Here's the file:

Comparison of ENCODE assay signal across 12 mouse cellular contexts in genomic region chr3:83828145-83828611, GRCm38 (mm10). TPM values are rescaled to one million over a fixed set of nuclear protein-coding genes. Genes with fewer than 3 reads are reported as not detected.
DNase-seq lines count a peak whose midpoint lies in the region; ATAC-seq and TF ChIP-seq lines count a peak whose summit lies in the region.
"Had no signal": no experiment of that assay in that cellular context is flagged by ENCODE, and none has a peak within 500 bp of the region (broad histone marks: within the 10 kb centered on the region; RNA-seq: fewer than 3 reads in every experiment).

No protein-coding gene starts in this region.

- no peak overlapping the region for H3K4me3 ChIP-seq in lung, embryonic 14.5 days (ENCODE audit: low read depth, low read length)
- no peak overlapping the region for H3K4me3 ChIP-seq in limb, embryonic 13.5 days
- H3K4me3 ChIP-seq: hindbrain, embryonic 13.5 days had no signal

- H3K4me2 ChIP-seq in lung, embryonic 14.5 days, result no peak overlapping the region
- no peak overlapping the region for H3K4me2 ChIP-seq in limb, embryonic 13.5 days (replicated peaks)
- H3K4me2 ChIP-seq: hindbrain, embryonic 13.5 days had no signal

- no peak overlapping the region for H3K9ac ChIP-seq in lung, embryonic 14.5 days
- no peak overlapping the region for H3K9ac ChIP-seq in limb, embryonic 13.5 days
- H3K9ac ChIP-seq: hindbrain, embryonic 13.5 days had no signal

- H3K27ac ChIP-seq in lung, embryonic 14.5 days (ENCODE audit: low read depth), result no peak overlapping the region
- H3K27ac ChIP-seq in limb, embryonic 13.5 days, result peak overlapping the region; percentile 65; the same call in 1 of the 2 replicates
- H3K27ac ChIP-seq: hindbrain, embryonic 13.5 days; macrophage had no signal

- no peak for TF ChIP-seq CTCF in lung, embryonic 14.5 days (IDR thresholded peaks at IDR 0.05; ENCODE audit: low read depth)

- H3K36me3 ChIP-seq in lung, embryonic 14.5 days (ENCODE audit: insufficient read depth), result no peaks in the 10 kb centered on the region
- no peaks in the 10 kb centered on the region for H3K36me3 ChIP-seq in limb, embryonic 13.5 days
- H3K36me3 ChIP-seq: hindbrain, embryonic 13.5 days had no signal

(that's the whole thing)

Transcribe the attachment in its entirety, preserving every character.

Comparison of ENCODE assay signal across 12 mouse cellular contexts in genomic region chr3:83828145-83828611, GRCm38 (mm10). TPM values are rescaled to one million over a fixed set of nuclear protein-coding genes. Genes with fewer than 3 reads are reported as not detected.
DNase-seq lines count a peak whose midpoint lies in the region; ATAC-seq and TF ChIP-seq lines count a peak whose summit lies in the region.
"Had no signal": no experiment of that assay in that cellular context is flagged by ENCODE, and none has a peak within 500 bp of the region (broad histone marks: within the 10 kb centered on the region; RNA-seq: fewer than 3 reads in every experiment).

No protein-coding gene starts in this region.

- no peak overlapping the region for H3K4me3 ChIP-seq in lung, embryonic 14.5 days (ENCODE audit: low read depth, low read length)
- no peak overlapping the region for H3K4me3 ChIP-seq in limb, embryonic 13.5 days
- H3K4me3 ChIP-seq: hindbrain, embryonic 13.5 days had no signal

- H3K4me2 ChIP-seq in lung, embryonic 14.5 days, result no peak overlapping the region
- no peak overlapping the region for H3K4me2 ChIP-seq in limb, embryonic 13.5 days (replicated peaks)
- H3K4me2 ChIP-seq: hindbrain, embryonic 13.5 days had no signal

- no peak overlapping the region for H3K9ac ChIP-seq in lung, embryonic 14.5 days
- no peak overlapping the region for H3K9ac ChIP-seq in limb, embryonic 13.5 days
- H3K9ac ChIP-seq: hindbrain, embryonic 13.5 days had no signal

- H3K27ac ChIP-seq in lung, embryonic 14.5 days (ENCODE audit: low read depth), result no peak overlapping the region
- H3K27ac ChIP-seq in limb, embryonic 13.5 days, result peak overlapping the region; percentile 65; the same call in 1 of the 2 replicates
- H3K27ac ChIP-seq: hindbrain, embryonic 13.5 days; macrophage had no signal

- no peak for TF ChIP-seq CTCF in lung, embryonic 14.5 days (IDR thresholded peaks at IDR 0.05; ENCODE audit: low read depth)

- H3K36me3 ChIP-seq in lung, embryonic 14.5 days (ENCODE audit: insufficient read depth), result no peaks in the 10 kb centered on the region
- no peaks in the 10 kb centered on the region for H3K36me3 ChIP-seq in limb, embryonic 13.5 days
- H3K36me3 ChIP-seq: hindbrain, embryonic 13.5 days had no signal